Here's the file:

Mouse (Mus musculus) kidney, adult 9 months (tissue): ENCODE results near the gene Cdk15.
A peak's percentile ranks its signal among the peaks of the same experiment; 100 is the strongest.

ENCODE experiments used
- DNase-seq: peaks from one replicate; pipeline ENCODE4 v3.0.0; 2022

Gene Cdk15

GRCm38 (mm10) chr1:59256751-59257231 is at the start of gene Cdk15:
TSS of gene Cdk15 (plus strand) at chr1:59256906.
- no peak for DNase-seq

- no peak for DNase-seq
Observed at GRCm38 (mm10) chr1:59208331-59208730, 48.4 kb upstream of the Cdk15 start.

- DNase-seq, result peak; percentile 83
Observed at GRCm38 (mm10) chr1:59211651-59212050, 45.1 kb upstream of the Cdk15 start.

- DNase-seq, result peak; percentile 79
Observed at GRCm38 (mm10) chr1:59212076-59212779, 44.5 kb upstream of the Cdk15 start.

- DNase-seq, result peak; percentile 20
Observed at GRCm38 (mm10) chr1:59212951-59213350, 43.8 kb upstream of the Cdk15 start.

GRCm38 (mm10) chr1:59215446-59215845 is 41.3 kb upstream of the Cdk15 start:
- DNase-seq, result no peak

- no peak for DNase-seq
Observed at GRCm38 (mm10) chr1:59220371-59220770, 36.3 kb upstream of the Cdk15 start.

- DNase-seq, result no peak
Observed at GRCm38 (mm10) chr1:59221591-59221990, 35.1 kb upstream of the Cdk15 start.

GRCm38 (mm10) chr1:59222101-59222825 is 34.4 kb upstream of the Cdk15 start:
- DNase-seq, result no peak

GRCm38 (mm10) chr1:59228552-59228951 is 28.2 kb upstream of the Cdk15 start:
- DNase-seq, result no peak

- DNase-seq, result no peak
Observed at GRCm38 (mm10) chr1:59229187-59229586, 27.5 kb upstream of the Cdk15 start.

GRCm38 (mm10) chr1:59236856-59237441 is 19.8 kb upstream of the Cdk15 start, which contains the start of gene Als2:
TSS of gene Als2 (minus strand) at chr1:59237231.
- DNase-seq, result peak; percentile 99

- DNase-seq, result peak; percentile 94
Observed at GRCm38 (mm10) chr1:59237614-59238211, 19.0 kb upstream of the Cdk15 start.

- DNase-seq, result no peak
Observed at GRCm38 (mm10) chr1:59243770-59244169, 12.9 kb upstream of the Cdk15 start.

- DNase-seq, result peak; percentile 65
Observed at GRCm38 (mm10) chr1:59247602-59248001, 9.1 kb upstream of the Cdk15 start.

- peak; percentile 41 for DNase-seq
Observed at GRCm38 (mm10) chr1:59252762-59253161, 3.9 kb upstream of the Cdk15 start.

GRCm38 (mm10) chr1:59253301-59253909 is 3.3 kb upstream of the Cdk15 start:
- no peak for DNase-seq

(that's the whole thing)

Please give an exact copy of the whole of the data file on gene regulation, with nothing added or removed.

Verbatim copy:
Mouse (Mus musculus) kidney, adult 9 months (tissue): ENCODE results near the gene Cdk15.
A peak's percentile ranks its signal among the peaks of the same experiment; 100 is the strongest.

ENCODE experiments used
- DNase-seq: peaks from one replicate; pipeline ENCODE4 v3.0.0; 2022

Gene Cdk15

GRCm38 (mm10) chr1:59256751-59257231 is at the start of gene Cdk15:
TSS of gene Cdk15 (plus strand) at chr1:59256906.
- no peak for DNase-seq

- no peak for DNase-seq
Observed at GRCm38 (mm10) chr1:59208331-59208730, 48.4 kb upstream of the Cdk15 start.

- DNase-seq, result peak; percentile 83
Observed at GRCm38 (mm10) chr1:59211651-59212050, 45.1 kb upstream of the Cdk15 start.

- DNase-seq, result peak; percentile 79
Observed at GRCm38 (mm10) chr1:59212076-59212779, 44.5 kb upstream of the Cdk15 start.

- DNase-seq, result peak; percentile 20
Observed at GRCm38 (mm10) chr1:59212951-59213350, 43.8 kb upstream of the Cdk15 start.

GRCm38 (mm10) chr1:59215446-59215845 is 41.3 kb upstream of the Cdk15 start:
- DNase-seq, result no peak

- no peak for DNase-seq
Observed at GRCm38 (mm10) chr1:59220371-59220770, 36.3 kb upstream of the Cdk15 start.

- DNase-seq, result no peak
Observed at GRCm38 (mm10) chr1:59221591-59221990, 35.1 kb upstream of the Cdk15 start.

GRCm38 (mm10) chr1:59222101-59222825 is 34.4 kb upstream of the Cdk15 start:
- DNase-seq, result no peak

GRCm38 (mm10) chr1:59228552-59228951 is 28.2 kb upstream of the Cdk15 start:
- DNase-seq, result no peak

- DNase-seq, result no peak
Observed at GRCm38 (mm10) chr1:59229187-59229586, 27.5 kb upstream of the Cdk15 start.

GRCm38 (mm10) chr1:59236856-59237441 is 19.8 kb upstream of the Cdk15 start, which contains the start of gene Als2:
TSS of gene Als2 (minus strand) at chr1:59237231.
- DNase-seq, result peak; percentile 99

- DNase-seq, result peak; percentile 94
Observed at GRCm38 (mm10) chr1:59237614-59238211, 19.0 kb upstream of the Cdk15 start.

- DNase-seq, result no peak
Observed at GRCm38 (mm10) chr1:59243770-59244169, 12.9 kb upstream of the Cdk15 start.

- DNase-seq, result peak; percentile 65
Observed at GRCm38 (mm10) chr1:59247602-59248001, 9.1 kb upstream of the Cdk15 start.

- peak; percentile 41 for DNase-seq
Observed at GRCm38 (mm10) chr1:59252762-59253161, 3.9 kb upstream of the Cdk15 start.

GRCm38 (mm10) chr1:59253301-59253909 is 3.3 kb upstream of the Cdk15 start:
- no peak for DNase-seq